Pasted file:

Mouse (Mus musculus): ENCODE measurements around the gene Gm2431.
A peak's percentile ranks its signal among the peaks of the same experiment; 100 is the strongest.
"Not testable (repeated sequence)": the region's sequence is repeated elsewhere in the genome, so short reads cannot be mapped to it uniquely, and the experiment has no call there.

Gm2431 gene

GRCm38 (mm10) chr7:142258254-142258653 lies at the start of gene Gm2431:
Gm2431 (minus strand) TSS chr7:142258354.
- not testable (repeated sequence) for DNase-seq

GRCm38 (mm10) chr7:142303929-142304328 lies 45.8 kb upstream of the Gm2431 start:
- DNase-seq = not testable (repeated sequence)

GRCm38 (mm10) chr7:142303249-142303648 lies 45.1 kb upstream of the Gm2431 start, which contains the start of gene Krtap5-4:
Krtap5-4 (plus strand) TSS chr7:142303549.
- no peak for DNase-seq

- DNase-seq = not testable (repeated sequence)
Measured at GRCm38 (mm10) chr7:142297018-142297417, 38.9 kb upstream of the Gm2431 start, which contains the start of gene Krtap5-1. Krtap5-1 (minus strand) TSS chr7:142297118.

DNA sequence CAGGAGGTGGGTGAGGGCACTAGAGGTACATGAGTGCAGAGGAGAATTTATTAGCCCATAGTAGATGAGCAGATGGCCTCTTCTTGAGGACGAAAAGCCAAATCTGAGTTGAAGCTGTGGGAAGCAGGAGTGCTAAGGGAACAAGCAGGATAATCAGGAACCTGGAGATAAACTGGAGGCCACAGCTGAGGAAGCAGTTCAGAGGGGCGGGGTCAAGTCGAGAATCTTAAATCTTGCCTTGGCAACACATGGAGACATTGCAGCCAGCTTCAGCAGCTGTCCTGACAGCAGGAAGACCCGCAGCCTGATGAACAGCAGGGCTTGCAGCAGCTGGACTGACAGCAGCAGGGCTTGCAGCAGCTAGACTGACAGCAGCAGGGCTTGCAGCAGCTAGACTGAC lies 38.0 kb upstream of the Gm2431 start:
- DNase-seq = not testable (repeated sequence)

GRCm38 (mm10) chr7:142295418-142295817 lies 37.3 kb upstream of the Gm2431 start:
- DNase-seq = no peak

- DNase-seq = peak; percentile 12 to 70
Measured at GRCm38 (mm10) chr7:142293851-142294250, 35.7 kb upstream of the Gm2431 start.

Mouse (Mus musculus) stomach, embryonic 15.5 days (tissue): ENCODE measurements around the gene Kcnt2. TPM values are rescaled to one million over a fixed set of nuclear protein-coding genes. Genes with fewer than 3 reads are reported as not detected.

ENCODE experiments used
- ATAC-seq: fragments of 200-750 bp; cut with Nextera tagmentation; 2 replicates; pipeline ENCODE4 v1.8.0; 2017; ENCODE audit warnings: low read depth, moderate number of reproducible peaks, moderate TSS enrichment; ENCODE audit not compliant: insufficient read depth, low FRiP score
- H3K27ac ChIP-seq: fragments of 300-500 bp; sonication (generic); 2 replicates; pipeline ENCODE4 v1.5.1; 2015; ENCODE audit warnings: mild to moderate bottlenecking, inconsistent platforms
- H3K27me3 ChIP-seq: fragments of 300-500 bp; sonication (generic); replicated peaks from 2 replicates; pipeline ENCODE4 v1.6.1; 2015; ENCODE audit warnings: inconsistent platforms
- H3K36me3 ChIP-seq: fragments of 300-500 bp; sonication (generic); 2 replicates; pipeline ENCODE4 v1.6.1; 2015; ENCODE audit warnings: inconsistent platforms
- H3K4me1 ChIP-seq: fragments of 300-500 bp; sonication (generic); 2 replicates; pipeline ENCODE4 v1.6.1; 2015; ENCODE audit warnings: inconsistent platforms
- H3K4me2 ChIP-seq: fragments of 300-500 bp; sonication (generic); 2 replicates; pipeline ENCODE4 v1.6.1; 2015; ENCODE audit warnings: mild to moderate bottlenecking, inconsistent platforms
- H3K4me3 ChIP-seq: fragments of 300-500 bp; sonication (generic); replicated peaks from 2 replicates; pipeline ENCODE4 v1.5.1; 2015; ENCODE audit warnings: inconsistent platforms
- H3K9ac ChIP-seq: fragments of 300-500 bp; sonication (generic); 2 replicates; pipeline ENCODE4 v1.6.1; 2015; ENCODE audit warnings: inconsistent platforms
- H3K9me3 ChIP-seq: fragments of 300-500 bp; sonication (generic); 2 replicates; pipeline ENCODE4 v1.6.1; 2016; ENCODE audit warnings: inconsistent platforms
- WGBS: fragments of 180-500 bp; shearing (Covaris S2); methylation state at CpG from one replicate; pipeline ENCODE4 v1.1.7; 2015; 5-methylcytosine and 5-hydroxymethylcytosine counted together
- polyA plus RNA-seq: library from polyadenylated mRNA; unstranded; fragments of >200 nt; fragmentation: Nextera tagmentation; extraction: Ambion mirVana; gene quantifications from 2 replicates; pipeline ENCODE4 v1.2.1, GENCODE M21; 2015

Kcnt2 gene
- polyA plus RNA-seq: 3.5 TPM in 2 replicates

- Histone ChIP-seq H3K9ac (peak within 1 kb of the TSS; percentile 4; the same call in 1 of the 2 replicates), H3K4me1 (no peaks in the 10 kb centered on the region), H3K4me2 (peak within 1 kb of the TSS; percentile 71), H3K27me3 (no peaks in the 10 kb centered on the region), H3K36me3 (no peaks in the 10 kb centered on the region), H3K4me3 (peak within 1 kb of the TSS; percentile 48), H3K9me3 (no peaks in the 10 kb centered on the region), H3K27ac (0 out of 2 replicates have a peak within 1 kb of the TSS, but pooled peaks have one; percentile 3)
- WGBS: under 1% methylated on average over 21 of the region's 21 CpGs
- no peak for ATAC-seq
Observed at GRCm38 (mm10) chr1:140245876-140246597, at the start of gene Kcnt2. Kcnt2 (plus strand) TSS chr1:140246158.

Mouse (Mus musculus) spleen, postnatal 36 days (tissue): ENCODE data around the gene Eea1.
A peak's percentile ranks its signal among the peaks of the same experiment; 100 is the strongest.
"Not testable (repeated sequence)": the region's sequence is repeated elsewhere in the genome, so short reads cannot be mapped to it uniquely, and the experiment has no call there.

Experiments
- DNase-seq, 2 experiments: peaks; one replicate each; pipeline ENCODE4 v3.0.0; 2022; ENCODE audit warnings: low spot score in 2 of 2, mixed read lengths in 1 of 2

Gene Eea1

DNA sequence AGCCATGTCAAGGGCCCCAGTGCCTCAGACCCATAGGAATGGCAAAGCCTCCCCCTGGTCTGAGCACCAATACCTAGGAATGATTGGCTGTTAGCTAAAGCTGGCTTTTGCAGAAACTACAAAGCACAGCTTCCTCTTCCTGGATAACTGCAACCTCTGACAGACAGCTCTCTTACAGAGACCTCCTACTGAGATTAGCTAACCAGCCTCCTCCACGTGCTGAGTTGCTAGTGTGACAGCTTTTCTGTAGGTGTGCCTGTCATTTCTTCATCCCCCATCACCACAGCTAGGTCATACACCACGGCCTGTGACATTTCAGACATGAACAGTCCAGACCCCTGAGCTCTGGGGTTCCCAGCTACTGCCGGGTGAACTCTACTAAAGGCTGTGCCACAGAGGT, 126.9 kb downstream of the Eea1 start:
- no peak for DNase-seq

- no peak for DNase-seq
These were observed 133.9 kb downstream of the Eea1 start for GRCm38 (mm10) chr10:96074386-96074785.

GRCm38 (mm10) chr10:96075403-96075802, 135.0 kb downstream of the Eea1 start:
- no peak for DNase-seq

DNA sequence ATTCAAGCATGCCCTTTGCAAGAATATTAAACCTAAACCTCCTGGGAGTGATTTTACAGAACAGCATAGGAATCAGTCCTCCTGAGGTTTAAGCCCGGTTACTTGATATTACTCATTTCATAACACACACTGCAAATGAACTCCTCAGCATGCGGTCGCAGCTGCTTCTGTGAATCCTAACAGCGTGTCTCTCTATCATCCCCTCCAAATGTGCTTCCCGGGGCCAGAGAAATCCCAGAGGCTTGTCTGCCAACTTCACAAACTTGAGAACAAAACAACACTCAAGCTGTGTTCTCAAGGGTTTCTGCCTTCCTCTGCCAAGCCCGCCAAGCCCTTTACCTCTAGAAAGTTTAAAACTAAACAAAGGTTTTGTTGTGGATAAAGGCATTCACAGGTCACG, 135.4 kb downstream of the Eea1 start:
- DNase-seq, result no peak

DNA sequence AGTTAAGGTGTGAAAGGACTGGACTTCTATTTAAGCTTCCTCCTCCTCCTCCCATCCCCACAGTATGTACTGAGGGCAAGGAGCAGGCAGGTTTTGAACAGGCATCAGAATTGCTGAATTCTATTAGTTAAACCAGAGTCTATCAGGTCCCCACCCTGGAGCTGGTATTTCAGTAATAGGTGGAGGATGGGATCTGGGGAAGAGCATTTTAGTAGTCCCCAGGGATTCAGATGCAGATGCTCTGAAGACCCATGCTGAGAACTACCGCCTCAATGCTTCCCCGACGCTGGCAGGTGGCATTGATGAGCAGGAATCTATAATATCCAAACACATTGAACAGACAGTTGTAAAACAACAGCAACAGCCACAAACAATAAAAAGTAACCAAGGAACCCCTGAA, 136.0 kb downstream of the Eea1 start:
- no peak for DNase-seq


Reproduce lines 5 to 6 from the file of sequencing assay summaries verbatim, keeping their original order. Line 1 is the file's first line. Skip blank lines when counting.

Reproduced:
GRCm38 (mm10) chr7:142258254-142258653 lies at the start of gene Gm2431:
Gm2431 (minus strand) TSS chr7:142258354.